We finally got a chance to play High Seize, the new pirate-themed real-time strategy game from RedLynx, makers of the Pathway to Glory games. High Seize is a combination of rich strategic gameplay and a casual-gamer-friendly interface for fans of RTS games that might not have the time or patience for more complicated games. RedLynx likens High Seize to Advance Wars gameplay with a Pirates of the Caribbean-theme filter, and from our brief experience with the demo, it seems to offer just that.
There are three elements to the game, a prerendered story sequence, a world exploration mode, and turn-based strategy combat. The story sequence consists of animated slide-show-esque cutscenes, with a uniquely drawn visual style. From what we've seen of the story so far, it's apparent that the game's protagonist is on a quest of hereditary importance, as it seems his father placed him in charge of a portion of a treasure map, and so the hero has taken it upon himself to complete this quest and unveil its mysteries.
The treasure map is used to guide you through the exploration mode. An interesting detail is that, until you find its other pieces, your world map consists of only the fragment that you have at the time. As you find other pieces of the map, you'll be able to see and thus visit the towns contained within it, but until then, you're limited to only the area that you have unlocked. The first portion of the map contains three towns, but the game will consist of 37 single-player and 34 multiplayer missions in total, which presumably will be divided up between towns and other pirate ships that you encounter along the way.
After settling upon a town or enemy ship, you're treated to a brief cinema and explanation of the level and how it factors into the big picture for you. In the demo version we played, the objective was to capture a fortress currently under the command of a pirate named Crimson Rob in order to bolster your troops and finances. Although most of the levels are dominantly land- or sea-based levels, they all promise to have a little bit of both types of combat. The land-based objectives are all on peninsulas or near the water, and if you encounter a pirate ship, it will often be conveniently located near a small island. One of the reasons for this is that depending on the commander you've selected for the game, you'll have different "perks," meaning that you might be naturally more skillful at sea- or land-based combat. The perks of your particular fleet might affect how you choose to play through the game, which opens up the possibility of multiple play-throughs with different commanders, although it's not entirely clear yet how much impact the commander variations have on how you play the game.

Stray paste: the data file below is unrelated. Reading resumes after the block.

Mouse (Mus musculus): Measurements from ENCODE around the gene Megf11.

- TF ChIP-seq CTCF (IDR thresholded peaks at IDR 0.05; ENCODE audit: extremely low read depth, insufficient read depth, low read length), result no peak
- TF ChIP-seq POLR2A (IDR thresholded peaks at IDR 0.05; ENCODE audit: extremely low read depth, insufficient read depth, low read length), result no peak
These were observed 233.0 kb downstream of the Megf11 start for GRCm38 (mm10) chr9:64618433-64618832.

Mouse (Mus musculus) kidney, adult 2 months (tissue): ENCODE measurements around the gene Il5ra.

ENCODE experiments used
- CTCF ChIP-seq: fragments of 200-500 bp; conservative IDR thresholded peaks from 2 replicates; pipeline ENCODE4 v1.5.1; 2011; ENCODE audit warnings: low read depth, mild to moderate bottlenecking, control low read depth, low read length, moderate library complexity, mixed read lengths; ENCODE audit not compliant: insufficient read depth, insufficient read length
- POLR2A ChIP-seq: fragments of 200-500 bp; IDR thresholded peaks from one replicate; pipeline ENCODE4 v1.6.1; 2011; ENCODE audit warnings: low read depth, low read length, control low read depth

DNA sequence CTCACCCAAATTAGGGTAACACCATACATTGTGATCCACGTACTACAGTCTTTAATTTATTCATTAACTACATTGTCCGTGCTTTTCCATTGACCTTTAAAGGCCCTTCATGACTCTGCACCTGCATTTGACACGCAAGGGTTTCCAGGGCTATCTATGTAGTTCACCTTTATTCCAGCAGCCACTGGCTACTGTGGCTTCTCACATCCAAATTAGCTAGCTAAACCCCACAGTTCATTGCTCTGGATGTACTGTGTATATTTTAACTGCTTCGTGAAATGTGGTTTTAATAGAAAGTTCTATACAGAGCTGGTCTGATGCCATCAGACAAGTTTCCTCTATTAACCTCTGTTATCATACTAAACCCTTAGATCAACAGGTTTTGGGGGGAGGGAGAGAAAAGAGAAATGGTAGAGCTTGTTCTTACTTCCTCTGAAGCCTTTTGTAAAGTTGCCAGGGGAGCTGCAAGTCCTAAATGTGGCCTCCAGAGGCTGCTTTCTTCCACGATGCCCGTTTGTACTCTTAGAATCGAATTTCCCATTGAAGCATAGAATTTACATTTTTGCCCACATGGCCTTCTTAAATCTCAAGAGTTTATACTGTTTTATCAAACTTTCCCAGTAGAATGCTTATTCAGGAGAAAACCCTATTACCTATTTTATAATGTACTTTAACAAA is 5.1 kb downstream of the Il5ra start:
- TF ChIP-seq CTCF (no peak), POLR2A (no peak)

The gameplay is quite similar to that of Advance Wars, but is by no means a carbon copy. When it's your turn, you can move as often as you can within the time limit, without moving a single member of your infantry more than once. You're also able to create different types of ships and soldiers. The skills of each ship and soldier vary, and it will be strategically important for you to pay attention to their skills in order to complete the level. Although we did not see this in action, apparently there are certain features, like heavy fog or shallow water in the ocean, which necessitate a certain type of boat. Otherwise you must work within a more limited environment.
One of the most impressive aspects of High Seize is the sound. With over half an hour of orchestrated music and 1000 recorded bits of dialogue, this game promises one of the deepest sounds libraries to reach the N-Gage platform. Combine this with the complex strategic elements and compelling storyline, and High Seize seems to be one of the games to look out for on the N-Gage this year.
High Seize is scheduled for release in late October.